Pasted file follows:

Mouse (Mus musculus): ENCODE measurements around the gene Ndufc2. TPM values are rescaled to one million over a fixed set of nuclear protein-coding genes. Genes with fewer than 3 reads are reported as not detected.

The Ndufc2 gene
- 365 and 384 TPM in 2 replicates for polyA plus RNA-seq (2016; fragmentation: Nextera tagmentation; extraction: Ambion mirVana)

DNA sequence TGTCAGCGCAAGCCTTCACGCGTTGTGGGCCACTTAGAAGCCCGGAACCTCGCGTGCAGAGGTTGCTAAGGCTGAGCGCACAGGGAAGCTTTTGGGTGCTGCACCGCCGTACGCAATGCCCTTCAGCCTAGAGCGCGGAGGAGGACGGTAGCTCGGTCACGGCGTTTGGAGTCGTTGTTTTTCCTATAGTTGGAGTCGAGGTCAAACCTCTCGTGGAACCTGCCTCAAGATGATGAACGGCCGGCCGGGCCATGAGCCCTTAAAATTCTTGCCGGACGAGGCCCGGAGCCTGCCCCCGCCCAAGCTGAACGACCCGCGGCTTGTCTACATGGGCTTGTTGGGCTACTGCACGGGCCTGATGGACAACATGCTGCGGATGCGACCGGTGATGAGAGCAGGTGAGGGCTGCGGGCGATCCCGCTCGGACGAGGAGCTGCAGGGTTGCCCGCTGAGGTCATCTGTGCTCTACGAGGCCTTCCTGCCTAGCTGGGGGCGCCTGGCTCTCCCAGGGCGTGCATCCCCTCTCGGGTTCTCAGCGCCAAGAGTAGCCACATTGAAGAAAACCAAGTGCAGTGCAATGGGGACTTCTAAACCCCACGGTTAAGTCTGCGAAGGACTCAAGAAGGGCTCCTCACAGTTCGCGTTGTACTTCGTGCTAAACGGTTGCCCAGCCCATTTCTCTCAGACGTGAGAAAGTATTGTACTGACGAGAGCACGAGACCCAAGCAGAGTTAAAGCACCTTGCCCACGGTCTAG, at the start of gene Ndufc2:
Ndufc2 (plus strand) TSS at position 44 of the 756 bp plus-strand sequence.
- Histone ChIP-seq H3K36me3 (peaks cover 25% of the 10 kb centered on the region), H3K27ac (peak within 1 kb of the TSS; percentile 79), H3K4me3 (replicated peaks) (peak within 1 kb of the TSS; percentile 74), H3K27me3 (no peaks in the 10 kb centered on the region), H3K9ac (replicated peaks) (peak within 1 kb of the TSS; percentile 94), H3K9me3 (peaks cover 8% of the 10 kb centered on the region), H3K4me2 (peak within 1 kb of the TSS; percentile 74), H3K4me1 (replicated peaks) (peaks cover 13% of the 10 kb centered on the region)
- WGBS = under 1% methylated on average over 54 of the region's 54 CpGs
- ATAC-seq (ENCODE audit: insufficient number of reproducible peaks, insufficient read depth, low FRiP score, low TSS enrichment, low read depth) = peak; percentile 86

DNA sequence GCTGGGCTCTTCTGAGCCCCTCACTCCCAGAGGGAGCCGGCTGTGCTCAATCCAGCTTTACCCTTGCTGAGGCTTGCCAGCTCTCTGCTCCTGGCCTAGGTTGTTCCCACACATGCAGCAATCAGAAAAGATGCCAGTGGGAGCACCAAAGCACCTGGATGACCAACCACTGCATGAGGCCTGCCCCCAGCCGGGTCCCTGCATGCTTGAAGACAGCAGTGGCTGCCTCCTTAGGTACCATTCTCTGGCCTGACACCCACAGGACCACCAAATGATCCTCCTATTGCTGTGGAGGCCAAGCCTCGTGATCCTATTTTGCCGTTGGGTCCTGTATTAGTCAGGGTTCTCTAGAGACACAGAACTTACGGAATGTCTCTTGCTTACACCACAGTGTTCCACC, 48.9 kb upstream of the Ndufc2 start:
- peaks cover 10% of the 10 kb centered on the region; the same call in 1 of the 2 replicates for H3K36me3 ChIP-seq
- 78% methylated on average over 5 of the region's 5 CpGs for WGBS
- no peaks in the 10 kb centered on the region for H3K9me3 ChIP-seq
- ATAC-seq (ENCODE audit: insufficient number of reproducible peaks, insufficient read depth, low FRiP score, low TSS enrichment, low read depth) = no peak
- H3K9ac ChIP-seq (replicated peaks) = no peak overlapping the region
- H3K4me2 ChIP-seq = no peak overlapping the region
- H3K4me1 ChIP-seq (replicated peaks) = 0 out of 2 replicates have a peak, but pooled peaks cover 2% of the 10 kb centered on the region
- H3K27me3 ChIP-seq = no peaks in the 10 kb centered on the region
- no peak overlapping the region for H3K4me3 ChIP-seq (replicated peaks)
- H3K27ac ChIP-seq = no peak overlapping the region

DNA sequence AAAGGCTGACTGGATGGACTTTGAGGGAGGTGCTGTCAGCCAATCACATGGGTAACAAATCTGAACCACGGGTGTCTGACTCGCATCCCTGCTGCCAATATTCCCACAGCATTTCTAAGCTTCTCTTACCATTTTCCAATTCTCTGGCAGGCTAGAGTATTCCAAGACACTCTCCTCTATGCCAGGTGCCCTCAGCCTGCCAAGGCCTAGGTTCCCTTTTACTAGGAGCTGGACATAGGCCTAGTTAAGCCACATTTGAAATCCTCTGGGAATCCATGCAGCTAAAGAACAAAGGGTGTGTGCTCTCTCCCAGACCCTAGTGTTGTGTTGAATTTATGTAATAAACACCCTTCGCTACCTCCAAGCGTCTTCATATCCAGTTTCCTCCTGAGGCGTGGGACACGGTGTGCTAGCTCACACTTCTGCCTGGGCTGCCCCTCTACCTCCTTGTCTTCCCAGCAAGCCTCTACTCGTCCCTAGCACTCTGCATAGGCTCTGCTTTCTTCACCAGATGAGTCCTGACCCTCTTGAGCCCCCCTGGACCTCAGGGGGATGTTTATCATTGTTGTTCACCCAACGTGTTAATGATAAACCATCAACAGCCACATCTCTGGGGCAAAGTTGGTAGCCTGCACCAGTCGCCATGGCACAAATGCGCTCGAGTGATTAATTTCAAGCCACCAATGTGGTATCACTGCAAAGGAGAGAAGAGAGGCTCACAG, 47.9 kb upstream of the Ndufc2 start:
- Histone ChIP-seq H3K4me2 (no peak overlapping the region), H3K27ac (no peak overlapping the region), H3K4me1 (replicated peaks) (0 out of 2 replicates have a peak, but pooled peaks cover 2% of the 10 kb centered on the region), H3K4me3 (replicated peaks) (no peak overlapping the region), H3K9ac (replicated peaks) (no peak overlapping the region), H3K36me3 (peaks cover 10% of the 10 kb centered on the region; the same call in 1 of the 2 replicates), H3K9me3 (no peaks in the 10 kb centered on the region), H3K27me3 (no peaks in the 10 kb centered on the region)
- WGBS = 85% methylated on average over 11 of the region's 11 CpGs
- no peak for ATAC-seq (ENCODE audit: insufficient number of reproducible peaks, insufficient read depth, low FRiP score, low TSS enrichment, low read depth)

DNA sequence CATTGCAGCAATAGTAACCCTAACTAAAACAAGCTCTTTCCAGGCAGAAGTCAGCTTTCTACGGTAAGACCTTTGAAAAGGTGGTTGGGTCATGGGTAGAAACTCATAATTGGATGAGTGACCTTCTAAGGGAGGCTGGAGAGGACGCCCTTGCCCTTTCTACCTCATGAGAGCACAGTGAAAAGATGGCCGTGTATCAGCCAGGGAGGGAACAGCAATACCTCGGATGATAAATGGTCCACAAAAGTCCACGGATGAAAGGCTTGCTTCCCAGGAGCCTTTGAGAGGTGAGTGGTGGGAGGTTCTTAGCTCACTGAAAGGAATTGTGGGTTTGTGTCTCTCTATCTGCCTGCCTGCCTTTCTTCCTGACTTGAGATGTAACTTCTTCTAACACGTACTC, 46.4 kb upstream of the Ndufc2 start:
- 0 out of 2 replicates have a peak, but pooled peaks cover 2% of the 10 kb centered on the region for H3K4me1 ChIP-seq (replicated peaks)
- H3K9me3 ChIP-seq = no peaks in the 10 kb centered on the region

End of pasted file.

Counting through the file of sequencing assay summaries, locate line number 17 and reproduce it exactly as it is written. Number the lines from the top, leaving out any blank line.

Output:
- H3K27me3 ChIP-seq = no peaks in the 10 kb centered on the region